California is slowly opening to the public and now with the weather heating up; it is time to enjoy the summer. It is time to stretch our legs and leave the heavyweight of the last year behind us. While we are transitioning into a post-pandemic life it is important to take some time to go outdoors.
Psychologists have found that going for a 10-minute walk has the same effects of easing anxiety as a 45-minute workout, due to walking’s ability to lower stress which is a common contributing factor for anxiety. Walking has been known to quiet the amygdala which is the primitive part of the brain that deals with anxiety. There are so many mental and physical health benefits from just taking a walk outside. Walking has been known to improve sleep, help with stress and anxiety, and clear up mental fatigue. When walking outside, you can include getting vitamin D from the sun which is essential for heart, bone, dental, nerve, immune, and muscular health.
While we are constantly reminded to wear sunscreen and be mindful of the dangers of too much sun, we tend to forget the benefits. When we are exposed to the sun, our skin can produce vitamin D. This is essential for bone and immune health. Research shows that people who have lower levels of vitamin D are at a higher risk of a plethora of diseases such as higher blood pressure, cancer, diabetes, and depression. Recent studies show that people who have depression tend to have lower levels of vitamin D. Seasonal affective disorder (SAD) is defined as “a type of depression that causes negative changes in mood linked to a change in the seasons, principally occurring in the winter months.” Sunlight plays a crucial role in SAD, people who are not exposed to the sun and lack sufficient vitamin D tend to be affected. Vitamin D deficiency negatively impacts serotonin regulation, which is the hormone that stabilizes our mood and helps with sleeping and digestion. If you need some vitamin D, researchers suggest going out around midday for 10-30 minutes when the sun is at its highest point. Remember to also take measures for safe sun exposure by wearing sunscreen.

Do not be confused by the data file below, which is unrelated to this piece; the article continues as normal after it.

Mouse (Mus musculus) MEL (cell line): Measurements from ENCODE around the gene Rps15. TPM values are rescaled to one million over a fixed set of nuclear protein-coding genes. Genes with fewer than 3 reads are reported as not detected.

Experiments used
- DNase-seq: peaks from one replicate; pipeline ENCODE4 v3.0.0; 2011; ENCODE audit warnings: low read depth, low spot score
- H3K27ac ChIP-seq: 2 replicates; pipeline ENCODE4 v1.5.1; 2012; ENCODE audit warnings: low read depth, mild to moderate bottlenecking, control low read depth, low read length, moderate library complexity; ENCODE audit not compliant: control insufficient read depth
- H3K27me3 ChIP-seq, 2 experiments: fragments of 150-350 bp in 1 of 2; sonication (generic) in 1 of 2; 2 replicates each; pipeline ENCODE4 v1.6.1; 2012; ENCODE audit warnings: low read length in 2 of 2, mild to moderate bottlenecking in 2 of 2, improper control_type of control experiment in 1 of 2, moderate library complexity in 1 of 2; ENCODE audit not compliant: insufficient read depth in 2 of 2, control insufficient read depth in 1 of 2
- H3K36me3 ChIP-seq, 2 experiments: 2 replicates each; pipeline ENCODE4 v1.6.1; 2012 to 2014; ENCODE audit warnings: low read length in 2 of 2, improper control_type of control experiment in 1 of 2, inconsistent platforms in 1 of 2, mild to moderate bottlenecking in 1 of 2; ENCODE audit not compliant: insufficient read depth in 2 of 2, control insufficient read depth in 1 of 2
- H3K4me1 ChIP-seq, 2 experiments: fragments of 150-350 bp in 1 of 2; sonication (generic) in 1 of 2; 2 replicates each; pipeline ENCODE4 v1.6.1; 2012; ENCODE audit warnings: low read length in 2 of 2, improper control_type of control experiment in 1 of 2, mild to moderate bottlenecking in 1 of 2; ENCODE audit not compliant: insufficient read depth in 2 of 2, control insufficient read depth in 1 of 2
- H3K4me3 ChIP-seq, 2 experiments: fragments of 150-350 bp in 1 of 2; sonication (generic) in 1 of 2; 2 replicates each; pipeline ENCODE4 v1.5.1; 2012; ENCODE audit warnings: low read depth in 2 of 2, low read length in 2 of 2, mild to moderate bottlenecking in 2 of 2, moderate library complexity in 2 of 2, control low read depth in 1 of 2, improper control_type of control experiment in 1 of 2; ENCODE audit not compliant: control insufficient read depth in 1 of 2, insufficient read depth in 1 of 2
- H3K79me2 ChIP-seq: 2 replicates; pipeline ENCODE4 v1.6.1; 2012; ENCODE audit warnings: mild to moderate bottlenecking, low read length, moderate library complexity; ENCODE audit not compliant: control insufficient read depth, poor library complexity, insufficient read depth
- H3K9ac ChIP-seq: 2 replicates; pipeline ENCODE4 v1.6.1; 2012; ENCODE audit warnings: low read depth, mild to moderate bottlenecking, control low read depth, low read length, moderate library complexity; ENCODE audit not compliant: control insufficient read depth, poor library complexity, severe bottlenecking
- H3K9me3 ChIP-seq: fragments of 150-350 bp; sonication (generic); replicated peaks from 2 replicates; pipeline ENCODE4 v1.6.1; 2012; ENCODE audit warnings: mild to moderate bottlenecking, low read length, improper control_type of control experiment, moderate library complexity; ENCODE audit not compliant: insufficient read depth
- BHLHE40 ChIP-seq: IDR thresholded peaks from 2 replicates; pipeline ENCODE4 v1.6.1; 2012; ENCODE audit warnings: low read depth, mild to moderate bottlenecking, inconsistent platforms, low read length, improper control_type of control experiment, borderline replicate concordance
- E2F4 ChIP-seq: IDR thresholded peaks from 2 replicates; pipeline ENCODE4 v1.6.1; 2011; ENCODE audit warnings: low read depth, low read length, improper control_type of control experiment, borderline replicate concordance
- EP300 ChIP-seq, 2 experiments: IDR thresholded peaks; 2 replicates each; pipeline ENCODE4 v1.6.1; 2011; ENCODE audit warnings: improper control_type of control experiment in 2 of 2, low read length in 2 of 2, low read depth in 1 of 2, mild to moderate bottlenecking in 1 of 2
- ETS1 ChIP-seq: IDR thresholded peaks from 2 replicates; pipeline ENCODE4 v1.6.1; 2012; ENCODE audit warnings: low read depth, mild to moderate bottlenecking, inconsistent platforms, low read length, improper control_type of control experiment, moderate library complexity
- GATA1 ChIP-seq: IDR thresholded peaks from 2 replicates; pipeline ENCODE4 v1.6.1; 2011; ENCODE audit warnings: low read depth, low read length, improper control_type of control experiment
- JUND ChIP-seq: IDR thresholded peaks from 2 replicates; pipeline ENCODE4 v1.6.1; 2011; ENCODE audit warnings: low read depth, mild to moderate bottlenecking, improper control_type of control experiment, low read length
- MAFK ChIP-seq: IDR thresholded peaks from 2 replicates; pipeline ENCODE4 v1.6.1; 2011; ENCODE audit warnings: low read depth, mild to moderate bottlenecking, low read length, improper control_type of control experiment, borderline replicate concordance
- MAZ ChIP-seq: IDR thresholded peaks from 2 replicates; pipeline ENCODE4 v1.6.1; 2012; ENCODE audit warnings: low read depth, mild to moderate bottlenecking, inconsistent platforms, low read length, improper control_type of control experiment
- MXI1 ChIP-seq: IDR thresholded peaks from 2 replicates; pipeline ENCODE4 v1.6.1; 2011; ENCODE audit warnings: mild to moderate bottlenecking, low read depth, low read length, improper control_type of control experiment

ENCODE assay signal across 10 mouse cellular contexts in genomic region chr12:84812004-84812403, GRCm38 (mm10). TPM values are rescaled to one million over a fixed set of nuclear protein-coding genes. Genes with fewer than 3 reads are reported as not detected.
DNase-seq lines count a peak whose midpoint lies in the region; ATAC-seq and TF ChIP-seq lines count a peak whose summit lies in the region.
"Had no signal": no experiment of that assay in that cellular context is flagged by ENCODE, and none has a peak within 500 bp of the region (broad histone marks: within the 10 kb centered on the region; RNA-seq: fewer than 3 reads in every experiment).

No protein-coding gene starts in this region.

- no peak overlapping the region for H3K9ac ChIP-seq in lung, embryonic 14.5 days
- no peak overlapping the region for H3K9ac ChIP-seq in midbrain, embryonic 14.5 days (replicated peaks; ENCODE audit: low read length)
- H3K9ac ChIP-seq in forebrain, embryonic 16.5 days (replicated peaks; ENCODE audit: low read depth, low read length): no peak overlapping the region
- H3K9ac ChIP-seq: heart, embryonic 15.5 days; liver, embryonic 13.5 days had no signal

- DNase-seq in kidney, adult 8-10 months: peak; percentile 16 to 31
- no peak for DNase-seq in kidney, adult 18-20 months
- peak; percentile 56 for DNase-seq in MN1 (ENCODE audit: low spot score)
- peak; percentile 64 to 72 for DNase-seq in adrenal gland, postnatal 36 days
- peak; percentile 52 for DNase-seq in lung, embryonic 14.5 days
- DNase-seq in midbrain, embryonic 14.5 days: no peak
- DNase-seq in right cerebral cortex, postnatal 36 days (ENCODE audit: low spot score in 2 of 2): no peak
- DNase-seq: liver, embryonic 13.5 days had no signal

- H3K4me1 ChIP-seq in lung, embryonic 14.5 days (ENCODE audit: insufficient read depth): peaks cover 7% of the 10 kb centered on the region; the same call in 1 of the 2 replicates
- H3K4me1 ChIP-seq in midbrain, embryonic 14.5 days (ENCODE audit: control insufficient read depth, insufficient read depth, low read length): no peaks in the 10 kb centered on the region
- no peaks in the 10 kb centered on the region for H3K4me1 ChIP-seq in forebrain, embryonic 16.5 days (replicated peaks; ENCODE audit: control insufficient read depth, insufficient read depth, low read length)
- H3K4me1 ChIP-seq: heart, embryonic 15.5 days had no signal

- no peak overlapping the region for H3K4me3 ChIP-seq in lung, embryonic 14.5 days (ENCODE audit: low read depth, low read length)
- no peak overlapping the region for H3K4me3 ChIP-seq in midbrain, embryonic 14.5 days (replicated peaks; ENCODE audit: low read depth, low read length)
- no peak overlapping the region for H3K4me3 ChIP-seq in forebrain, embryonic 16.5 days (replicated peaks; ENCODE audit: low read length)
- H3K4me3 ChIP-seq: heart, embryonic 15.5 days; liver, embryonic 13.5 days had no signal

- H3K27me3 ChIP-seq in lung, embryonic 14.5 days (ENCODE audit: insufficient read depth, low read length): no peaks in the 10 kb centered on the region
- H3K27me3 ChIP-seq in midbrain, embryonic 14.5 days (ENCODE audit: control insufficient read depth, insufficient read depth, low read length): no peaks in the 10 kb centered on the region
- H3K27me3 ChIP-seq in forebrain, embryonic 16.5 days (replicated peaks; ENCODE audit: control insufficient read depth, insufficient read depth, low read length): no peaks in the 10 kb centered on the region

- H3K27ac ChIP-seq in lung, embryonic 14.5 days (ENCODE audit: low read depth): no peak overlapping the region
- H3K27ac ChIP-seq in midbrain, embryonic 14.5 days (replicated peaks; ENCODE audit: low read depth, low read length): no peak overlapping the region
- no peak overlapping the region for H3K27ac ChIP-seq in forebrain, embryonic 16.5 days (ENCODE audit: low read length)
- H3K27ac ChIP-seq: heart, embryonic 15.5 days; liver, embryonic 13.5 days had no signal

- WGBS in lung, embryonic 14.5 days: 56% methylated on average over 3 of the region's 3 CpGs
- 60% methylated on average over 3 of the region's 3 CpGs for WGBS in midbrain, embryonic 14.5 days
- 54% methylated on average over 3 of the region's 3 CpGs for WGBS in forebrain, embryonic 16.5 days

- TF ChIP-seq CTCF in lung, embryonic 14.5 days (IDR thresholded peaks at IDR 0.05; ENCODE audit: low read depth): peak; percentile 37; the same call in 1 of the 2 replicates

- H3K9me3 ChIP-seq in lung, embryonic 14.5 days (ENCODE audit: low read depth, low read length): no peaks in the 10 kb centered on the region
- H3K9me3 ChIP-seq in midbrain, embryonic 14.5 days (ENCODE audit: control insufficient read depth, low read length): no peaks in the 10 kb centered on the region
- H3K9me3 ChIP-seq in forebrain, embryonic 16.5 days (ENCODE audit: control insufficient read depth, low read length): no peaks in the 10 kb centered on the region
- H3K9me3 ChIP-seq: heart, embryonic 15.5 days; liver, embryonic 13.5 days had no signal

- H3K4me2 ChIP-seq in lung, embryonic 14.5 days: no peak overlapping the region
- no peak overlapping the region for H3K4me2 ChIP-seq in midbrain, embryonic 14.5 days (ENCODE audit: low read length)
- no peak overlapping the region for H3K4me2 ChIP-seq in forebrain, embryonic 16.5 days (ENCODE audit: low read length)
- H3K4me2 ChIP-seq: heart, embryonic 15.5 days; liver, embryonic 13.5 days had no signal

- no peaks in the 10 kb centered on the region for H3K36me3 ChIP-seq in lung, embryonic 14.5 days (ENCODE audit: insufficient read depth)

Exposure to sunlight can halt or slow the production of melatonin, a hormone that helps with sleep. An absence of natural light can increase the creation of melatonin, that is why you might feel sleepy if you have been inside all day. Going outside and getting natural light can help regulate or stop melatonin production and help you stay awake and alert. This can also help regulate your sleeping habits and allow you to get better sleep.
“Nature is fuel for the soul,” said Richard Ryan, a professor of psychology at the University of Rochester. “Often when we feel depleted, we reach for a cup of coffee, but research suggests a better way to get energized is to connect with nature.” After being cooped up in our homes for so long, it is crucial for our mental and physical health to go outside and enjoy ourselves. While it might be daunting for some to transition back into society, here are some tips for spending time in nature.
Try to go for a morning walk or morning mediation. If you are a coffee person, have that cup outdoors.
Have a picnic, invite some friends and family, and enjoy a meal outside.
If you are stuck with work, try moving your work outside. Maybe take your laptop outside and finish off some emails out in the sun. If you cannot move your work outside, try moving your desk to face a window.
Walk with a friend, schedule a time to go out together, and get some social time along with exercise.
Maybe you want to escape the heat and take a dip in a pool or go to the beach. Try planning it in advance to give you something to look forward to.
There are many benefits to going outside, but sometimes that is not enough. If you or someone you love feel like they need some extra help, please feel free to reach out. We are more than happy to assist.
If you are experiencing symptoms of mental or physical distress and would like to discuss your treatment options, schedule an appointment with one of our providers today by using our online form or by calling (805) 341-3416 during normal business hours.